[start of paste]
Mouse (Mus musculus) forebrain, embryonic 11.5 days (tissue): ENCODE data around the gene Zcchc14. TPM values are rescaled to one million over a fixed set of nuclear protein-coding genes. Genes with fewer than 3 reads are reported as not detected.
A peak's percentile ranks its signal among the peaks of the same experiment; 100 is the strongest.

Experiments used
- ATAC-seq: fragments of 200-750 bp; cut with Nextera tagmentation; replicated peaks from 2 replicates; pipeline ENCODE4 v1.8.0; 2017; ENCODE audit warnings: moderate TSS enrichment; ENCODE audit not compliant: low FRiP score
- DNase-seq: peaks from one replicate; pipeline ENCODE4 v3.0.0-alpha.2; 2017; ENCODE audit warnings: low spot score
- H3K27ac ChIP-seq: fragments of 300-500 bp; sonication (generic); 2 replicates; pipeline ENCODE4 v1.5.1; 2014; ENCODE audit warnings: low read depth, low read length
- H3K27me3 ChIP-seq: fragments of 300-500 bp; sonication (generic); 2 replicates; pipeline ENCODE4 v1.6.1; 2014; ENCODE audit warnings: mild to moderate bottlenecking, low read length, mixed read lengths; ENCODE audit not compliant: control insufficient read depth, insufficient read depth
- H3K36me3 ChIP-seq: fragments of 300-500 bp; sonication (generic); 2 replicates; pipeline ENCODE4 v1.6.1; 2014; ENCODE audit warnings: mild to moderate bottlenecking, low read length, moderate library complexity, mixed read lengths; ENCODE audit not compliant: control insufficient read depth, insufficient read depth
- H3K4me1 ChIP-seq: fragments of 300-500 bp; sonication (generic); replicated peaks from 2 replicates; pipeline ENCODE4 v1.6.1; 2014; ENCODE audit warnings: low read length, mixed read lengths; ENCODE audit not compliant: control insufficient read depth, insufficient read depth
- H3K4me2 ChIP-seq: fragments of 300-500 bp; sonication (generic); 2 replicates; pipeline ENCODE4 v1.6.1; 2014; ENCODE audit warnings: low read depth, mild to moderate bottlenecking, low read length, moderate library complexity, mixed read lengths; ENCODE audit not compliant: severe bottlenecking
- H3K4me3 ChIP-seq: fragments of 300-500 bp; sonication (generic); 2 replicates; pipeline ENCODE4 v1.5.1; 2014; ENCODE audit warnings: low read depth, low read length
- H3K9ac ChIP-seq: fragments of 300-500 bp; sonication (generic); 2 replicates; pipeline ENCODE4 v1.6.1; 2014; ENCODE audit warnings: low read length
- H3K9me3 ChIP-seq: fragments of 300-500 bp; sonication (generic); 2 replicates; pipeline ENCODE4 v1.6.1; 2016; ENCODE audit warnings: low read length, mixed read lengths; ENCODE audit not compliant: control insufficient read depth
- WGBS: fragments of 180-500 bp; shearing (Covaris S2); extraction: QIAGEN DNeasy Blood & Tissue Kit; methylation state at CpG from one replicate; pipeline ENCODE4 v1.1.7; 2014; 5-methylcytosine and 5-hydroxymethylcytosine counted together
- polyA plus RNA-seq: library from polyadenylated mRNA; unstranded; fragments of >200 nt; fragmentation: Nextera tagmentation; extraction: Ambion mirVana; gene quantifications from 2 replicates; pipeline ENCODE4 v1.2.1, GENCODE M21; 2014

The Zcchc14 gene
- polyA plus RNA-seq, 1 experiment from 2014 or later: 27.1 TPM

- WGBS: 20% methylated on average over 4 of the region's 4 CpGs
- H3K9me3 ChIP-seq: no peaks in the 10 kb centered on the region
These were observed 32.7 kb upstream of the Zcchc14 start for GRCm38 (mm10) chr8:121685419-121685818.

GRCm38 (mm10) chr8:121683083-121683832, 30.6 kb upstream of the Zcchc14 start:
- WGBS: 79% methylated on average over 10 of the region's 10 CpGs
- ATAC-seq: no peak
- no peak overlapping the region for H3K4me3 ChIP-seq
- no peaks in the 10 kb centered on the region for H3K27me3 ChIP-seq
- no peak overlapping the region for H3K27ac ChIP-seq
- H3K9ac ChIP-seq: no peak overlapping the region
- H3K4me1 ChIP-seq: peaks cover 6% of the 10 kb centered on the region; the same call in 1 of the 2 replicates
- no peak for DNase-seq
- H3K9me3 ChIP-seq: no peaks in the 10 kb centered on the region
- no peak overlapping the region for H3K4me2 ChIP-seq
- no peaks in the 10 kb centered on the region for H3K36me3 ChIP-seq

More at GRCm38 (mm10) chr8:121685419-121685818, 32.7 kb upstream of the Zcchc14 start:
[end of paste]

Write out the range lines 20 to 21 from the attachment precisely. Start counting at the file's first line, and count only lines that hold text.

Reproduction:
These were observed 32.7 kb upstream of the Zcchc14 start for GRCm38 (mm10) chr8:121685419-121685818.

GRCm38 (mm10) chr8:121683083-121683832, 30.6 kb upstream of the Zcchc14 start: